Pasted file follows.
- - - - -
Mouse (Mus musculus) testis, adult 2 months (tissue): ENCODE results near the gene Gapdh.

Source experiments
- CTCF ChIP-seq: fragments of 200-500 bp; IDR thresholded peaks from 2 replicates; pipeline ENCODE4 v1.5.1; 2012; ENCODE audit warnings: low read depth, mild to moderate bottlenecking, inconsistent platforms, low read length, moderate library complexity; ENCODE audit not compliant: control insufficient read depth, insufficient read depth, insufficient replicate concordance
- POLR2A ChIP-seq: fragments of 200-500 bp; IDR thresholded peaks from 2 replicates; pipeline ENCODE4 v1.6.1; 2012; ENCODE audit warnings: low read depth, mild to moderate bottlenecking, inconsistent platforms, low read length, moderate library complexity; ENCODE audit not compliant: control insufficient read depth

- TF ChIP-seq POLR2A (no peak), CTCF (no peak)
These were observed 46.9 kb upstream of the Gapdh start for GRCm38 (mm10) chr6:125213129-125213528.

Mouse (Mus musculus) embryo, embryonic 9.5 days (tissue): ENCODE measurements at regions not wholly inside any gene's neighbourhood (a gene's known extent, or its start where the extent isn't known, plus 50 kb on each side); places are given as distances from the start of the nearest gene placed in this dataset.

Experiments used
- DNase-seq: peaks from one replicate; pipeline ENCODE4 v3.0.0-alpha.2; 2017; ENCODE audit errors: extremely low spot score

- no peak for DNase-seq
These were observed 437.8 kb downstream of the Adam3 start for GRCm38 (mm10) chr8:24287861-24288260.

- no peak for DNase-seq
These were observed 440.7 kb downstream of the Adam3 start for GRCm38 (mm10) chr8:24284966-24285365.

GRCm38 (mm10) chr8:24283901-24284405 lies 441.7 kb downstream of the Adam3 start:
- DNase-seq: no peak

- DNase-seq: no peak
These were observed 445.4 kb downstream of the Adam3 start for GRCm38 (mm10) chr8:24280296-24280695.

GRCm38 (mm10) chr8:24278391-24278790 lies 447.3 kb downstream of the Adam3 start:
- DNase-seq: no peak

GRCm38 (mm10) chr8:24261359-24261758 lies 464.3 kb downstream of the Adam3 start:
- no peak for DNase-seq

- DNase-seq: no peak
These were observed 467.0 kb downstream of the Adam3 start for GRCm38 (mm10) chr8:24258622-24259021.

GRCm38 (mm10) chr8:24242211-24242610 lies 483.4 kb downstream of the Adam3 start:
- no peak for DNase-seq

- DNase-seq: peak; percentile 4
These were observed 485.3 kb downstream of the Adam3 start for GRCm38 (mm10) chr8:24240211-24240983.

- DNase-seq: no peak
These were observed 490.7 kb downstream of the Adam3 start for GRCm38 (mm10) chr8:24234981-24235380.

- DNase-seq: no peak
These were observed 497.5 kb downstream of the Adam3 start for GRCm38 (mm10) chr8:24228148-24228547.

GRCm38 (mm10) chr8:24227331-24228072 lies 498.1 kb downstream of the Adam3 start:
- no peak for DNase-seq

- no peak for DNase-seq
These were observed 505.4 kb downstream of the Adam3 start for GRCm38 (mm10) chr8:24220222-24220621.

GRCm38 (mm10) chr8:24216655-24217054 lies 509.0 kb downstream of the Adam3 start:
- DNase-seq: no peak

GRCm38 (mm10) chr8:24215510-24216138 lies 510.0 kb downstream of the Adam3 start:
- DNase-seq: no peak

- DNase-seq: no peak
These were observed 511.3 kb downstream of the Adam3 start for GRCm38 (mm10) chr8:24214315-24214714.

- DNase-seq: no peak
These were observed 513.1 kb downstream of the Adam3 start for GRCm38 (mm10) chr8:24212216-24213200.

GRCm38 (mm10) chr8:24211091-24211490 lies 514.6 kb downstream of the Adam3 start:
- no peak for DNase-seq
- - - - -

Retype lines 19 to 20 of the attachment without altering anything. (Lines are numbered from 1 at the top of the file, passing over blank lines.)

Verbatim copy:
- DNase-seq: no peak

GRCm38 (mm10) chr8:24261359-24261758 lies 464.3 kb downstream of the Adam3 start: